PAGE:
After reading the original article, I don't see this as the Perry Mason moment that Sullum does. The article suffers from the same problem that many articles on the subject do--it does a poor job of distinguishing when we're talking about DSM dependence and when we're talking about DSM abuse. The implications for each are vastly different. Most people with DSM abuse will find that their problems eventually resolve on their own or when other primary problems are resolved. For those with DSM dependence, the conventional wisdom has been that they all need professional treatment and that they all need professional treatment and they all need to abstain completely. We're learning more about how this is not universal. Part of the problem has been categorization of problem drinkers. People with temporary, rather than chronic, alcohol problems may meet diagnostic criteria for dependence and then "mature out". The example that most easily comes to mind are college students who engage in frequent heavy drinking and then moderate when they graduate, get married, or decide that it will interfere with their goals. That's what this article examines.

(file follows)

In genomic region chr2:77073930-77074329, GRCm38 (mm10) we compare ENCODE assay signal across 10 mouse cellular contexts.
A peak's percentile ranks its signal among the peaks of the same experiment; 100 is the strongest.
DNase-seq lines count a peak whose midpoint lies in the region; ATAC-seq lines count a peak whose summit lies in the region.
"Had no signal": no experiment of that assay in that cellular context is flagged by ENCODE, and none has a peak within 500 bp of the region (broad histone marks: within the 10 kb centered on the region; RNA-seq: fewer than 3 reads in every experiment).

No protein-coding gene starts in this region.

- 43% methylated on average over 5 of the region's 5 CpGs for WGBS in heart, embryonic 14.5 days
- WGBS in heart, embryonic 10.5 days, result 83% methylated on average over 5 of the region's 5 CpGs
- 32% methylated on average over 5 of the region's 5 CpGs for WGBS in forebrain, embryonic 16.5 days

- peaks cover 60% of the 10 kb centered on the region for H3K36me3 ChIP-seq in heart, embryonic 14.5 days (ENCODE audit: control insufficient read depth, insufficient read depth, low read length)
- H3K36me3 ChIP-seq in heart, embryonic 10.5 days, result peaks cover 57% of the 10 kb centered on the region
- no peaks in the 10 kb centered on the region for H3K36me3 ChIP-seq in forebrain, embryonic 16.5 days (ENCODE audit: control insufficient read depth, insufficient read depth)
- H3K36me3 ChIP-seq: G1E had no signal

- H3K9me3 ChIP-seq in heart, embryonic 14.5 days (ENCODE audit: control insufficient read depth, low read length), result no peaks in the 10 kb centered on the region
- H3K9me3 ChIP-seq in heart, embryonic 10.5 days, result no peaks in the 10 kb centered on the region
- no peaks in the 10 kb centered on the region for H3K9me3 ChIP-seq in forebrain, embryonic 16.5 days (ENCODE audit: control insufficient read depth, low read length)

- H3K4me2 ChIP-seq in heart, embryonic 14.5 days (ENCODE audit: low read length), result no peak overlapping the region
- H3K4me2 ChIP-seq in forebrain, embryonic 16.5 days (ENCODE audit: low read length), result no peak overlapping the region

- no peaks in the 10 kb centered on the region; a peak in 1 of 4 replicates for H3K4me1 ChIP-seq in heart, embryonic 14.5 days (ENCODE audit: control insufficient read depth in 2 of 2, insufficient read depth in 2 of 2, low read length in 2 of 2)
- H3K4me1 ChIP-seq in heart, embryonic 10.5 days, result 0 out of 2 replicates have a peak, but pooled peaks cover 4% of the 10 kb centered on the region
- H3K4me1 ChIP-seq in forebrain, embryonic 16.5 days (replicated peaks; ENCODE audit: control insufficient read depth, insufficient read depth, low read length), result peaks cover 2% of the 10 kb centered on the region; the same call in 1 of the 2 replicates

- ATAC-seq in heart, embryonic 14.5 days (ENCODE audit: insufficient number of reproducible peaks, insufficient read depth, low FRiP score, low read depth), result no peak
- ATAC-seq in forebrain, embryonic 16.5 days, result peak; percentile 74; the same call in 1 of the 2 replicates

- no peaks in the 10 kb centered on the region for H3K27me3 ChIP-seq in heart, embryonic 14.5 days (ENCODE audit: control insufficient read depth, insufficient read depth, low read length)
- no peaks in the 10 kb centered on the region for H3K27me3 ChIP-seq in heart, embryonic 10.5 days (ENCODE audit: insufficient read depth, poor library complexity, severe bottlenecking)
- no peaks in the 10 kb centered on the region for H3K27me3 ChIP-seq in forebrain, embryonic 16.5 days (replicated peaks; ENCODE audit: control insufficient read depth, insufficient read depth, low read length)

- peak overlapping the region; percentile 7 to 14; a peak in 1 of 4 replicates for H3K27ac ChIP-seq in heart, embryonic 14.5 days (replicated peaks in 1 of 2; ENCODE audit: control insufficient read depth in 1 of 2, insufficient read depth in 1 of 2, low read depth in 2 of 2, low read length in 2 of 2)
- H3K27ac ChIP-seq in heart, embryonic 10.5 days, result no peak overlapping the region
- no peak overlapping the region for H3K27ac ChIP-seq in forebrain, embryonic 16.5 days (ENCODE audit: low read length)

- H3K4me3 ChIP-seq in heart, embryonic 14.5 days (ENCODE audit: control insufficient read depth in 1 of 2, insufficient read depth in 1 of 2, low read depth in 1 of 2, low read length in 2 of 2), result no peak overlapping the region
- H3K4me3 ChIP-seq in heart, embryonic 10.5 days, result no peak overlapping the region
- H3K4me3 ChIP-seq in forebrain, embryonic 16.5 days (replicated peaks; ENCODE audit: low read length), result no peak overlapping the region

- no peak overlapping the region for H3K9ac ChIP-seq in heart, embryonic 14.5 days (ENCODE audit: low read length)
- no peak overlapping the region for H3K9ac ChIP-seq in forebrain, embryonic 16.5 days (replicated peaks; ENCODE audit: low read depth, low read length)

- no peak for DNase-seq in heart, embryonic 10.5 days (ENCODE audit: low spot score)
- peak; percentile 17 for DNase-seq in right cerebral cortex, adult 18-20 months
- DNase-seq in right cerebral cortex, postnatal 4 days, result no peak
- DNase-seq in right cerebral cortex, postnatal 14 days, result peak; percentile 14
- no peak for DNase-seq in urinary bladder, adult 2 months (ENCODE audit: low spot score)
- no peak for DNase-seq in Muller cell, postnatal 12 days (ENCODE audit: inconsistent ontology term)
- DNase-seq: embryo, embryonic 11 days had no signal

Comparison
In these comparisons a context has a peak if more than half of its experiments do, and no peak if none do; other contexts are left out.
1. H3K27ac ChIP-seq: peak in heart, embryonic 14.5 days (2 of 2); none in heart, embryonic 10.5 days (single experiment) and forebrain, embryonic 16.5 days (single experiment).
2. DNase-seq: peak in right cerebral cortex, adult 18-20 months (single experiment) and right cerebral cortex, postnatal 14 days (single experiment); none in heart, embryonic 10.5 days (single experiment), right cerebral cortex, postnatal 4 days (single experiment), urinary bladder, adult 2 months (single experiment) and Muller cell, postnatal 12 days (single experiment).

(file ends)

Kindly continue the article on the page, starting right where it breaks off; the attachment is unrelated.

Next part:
What I find very interesting is the libertarian hostility toward the disease model of alcoholism. I read this a few days ago and was wondering if the objection was that the model challenges individual agency. A peek at the comments this morning suggests that the objections do coalesce around three issues:
An objection to the notion that free will (and, therefore, personal responsibility) is compromised.
The spirituality of AA.
That framing heavy drinking as something other than a personal choice opens the door to medical and state interference in a person's life.
That treatment doesn't look like treatment for the medical conditions that come to mind.